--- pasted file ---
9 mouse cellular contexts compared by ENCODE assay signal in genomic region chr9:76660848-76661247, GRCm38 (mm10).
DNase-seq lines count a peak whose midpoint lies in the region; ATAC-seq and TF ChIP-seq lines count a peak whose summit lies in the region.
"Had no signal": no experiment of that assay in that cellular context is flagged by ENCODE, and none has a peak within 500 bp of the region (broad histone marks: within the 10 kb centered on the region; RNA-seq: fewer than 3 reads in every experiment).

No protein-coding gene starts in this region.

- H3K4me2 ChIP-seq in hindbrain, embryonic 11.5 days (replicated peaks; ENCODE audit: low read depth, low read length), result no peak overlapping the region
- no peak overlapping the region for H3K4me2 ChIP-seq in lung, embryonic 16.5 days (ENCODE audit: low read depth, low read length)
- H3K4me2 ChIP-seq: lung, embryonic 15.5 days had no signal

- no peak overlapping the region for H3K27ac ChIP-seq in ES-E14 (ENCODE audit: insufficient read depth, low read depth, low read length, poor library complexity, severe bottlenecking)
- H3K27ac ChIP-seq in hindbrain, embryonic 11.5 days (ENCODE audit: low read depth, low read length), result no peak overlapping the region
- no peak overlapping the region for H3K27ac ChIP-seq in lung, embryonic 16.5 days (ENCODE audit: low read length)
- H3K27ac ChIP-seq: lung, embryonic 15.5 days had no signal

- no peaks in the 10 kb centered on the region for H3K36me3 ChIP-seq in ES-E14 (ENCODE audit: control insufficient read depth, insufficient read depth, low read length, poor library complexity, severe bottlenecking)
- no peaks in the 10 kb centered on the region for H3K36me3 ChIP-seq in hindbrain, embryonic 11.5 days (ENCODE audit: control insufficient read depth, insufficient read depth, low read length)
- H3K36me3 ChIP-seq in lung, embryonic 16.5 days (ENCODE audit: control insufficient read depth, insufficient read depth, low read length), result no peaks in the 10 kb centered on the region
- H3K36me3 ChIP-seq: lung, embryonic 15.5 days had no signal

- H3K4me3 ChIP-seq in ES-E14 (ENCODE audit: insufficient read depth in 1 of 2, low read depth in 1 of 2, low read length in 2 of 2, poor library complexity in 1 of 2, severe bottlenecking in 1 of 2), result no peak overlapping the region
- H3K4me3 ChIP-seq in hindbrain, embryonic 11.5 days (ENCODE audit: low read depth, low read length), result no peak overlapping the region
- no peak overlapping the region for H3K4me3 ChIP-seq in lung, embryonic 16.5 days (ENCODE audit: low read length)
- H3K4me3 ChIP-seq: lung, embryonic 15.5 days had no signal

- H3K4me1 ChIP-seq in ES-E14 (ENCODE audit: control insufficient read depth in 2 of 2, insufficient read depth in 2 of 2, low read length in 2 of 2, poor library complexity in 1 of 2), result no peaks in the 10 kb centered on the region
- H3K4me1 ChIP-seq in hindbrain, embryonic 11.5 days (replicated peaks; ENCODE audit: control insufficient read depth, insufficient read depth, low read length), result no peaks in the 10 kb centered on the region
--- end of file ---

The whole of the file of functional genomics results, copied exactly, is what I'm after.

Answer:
9 mouse cellular contexts compared by ENCODE assay signal in genomic region chr9:76660848-76661247, GRCm38 (mm10).
DNase-seq lines count a peak whose midpoint lies in the region; ATAC-seq and TF ChIP-seq lines count a peak whose summit lies in the region.
"Had no signal": no experiment of that assay in that cellular context is flagged by ENCODE, and none has a peak within 500 bp of the region (broad histone marks: within the 10 kb centered on the region; RNA-seq: fewer than 3 reads in every experiment).

No protein-coding gene starts in this region.

- H3K4me2 ChIP-seq in hindbrain, embryonic 11.5 days (replicated peaks; ENCODE audit: low read depth, low read length), result no peak overlapping the region
- no peak overlapping the region for H3K4me2 ChIP-seq in lung, embryonic 16.5 days (ENCODE audit: low read depth, low read length)
- H3K4me2 ChIP-seq: lung, embryonic 15.5 days had no signal

- no peak overlapping the region for H3K27ac ChIP-seq in ES-E14 (ENCODE audit: insufficient read depth, low read depth, low read length, poor library complexity, severe bottlenecking)
- H3K27ac ChIP-seq in hindbrain, embryonic 11.5 days (ENCODE audit: low read depth, low read length), result no peak overlapping the region
- no peak overlapping the region for H3K27ac ChIP-seq in lung, embryonic 16.5 days (ENCODE audit: low read length)
- H3K27ac ChIP-seq: lung, embryonic 15.5 days had no signal

- no peaks in the 10 kb centered on the region for H3K36me3 ChIP-seq in ES-E14 (ENCODE audit: control insufficient read depth, insufficient read depth, low read length, poor library complexity, severe bottlenecking)
- no peaks in the 10 kb centered on the region for H3K36me3 ChIP-seq in hindbrain, embryonic 11.5 days (ENCODE audit: control insufficient read depth, insufficient read depth, low read length)
- H3K36me3 ChIP-seq in lung, embryonic 16.5 days (ENCODE audit: control insufficient read depth, insufficient read depth, low read length), result no peaks in the 10 kb centered on the region
- H3K36me3 ChIP-seq: lung, embryonic 15.5 days had no signal

- H3K4me3 ChIP-seq in ES-E14 (ENCODE audit: insufficient read depth in 1 of 2, low read depth in 1 of 2, low read length in 2 of 2, poor library complexity in 1 of 2, severe bottlenecking in 1 of 2), result no peak overlapping the region
- H3K4me3 ChIP-seq in hindbrain, embryonic 11.5 days (ENCODE audit: low read depth, low read length), result no peak overlapping the region
- no peak overlapping the region for H3K4me3 ChIP-seq in lung, embryonic 16.5 days (ENCODE audit: low read length)
- H3K4me3 ChIP-seq: lung, embryonic 15.5 days had no signal

- H3K4me1 ChIP-seq in ES-E14 (ENCODE audit: control insufficient read depth in 2 of 2, insufficient read depth in 2 of 2, low read length in 2 of 2, poor library complexity in 1 of 2), result no peaks in the 10 kb centered on the region
- H3K4me1 ChIP-seq in hindbrain, embryonic 11.5 days (replicated peaks; ENCODE audit: control insufficient read depth, insufficient read depth, low read length), result no peaks in the 10 kb centered on the region